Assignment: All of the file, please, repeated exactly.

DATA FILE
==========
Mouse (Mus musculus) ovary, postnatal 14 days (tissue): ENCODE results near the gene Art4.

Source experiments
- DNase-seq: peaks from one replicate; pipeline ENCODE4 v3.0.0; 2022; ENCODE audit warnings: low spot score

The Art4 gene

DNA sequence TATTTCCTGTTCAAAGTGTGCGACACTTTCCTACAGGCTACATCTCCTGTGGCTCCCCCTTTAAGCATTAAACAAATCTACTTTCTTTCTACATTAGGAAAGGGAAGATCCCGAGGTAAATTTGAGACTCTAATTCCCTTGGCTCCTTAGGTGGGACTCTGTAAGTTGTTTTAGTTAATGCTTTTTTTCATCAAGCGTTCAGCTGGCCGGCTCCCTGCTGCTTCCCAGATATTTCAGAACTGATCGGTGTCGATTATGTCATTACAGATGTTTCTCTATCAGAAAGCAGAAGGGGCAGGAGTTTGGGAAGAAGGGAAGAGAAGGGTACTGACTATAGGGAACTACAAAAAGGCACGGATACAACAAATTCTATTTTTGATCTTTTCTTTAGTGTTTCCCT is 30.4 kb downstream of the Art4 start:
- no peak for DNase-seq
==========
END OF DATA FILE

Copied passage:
Mouse (Mus musculus) ovary, postnatal 14 days (tissue): ENCODE results near the gene Art4.

Source experiments
- DNase-seq: peaks from one replicate; pipeline ENCODE4 v3.0.0; 2022; ENCODE audit warnings: low spot score

The Art4 gene

DNA sequence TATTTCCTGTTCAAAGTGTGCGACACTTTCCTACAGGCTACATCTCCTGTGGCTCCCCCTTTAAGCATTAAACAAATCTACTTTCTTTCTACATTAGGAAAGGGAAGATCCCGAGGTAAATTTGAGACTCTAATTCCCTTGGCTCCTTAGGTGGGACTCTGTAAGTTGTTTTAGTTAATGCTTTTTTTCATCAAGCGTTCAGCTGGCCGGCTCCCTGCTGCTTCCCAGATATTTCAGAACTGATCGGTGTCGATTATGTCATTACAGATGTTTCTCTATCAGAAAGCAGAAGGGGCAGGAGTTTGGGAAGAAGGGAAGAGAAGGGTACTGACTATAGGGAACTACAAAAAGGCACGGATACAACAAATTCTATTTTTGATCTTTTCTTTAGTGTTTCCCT is 30.4 kb downstream of the Art4 start:
- no peak for DNase-seq